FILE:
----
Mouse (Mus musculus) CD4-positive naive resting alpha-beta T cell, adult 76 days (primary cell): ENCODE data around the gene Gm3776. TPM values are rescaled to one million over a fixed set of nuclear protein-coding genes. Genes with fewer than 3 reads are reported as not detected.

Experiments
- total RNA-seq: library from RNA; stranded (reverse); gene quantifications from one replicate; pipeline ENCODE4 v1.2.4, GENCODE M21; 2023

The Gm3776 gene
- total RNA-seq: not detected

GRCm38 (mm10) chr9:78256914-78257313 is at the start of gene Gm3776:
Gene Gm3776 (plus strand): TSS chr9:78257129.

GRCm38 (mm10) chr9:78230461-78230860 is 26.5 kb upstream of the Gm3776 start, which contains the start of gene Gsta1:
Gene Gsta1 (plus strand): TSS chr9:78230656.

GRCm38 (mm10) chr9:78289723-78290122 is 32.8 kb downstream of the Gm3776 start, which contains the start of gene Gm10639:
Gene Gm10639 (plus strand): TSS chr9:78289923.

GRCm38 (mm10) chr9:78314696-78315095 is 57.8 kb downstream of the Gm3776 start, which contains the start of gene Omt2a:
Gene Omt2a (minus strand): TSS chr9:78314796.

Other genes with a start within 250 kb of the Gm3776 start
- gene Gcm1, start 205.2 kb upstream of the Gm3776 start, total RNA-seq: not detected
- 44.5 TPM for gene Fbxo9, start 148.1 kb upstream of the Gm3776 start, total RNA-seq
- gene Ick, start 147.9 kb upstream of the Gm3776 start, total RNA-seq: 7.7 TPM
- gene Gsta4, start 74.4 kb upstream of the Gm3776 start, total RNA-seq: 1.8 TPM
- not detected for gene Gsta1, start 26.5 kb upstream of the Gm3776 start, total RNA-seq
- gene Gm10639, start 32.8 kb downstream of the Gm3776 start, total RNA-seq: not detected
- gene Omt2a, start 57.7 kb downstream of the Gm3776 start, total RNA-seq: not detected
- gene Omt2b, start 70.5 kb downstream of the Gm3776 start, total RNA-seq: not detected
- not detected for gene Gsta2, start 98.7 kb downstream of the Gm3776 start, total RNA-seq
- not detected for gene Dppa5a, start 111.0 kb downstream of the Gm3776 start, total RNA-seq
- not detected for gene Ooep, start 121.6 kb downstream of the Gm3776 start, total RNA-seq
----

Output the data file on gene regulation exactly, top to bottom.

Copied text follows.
Mouse (Mus musculus) CD4-positive naive resting alpha-beta T cell, adult 76 days (primary cell): ENCODE data around the gene Gm3776. TPM values are rescaled to one million over a fixed set of nuclear protein-coding genes. Genes with fewer than 3 reads are reported as not detected.

Experiments
- total RNA-seq: library from RNA; stranded (reverse); gene quantifications from one replicate; pipeline ENCODE4 v1.2.4, GENCODE M21; 2023

The Gm3776 gene
- total RNA-seq: not detected

GRCm38 (mm10) chr9:78256914-78257313 is at the start of gene Gm3776:
Gene Gm3776 (plus strand): TSS chr9:78257129.

GRCm38 (mm10) chr9:78230461-78230860 is 26.5 kb upstream of the Gm3776 start, which contains the start of gene Gsta1:
Gene Gsta1 (plus strand): TSS chr9:78230656.

GRCm38 (mm10) chr9:78289723-78290122 is 32.8 kb downstream of the Gm3776 start, which contains the start of gene Gm10639:
Gene Gm10639 (plus strand): TSS chr9:78289923.

GRCm38 (mm10) chr9:78314696-78315095 is 57.8 kb downstream of the Gm3776 start, which contains the start of gene Omt2a:
Gene Omt2a (minus strand): TSS chr9:78314796.

Other genes with a start within 250 kb of the Gm3776 start
- gene Gcm1, start 205.2 kb upstream of the Gm3776 start, total RNA-seq: not detected
- 44.5 TPM for gene Fbxo9, start 148.1 kb upstream of the Gm3776 start, total RNA-seq
- gene Ick, start 147.9 kb upstream of the Gm3776 start, total RNA-seq: 7.7 TPM
- gene Gsta4, start 74.4 kb upstream of the Gm3776 start, total RNA-seq: 1.8 TPM
- not detected for gene Gsta1, start 26.5 kb upstream of the Gm3776 start, total RNA-seq
- gene Gm10639, start 32.8 kb downstream of the Gm3776 start, total RNA-seq: not detected
- gene Omt2a, start 57.7 kb downstream of the Gm3776 start, total RNA-seq: not detected
- gene Omt2b, start 70.5 kb downstream of the Gm3776 start, total RNA-seq: not detected
- not detected for gene Gsta2, start 98.7 kb downstream of the Gm3776 start, total RNA-seq
- not detected for gene Dppa5a, start 111.0 kb downstream of the Gm3776 start, total RNA-seq
- not detected for gene Ooep, start 121.6 kb downstream of the Gm3776 start, total RNA-seq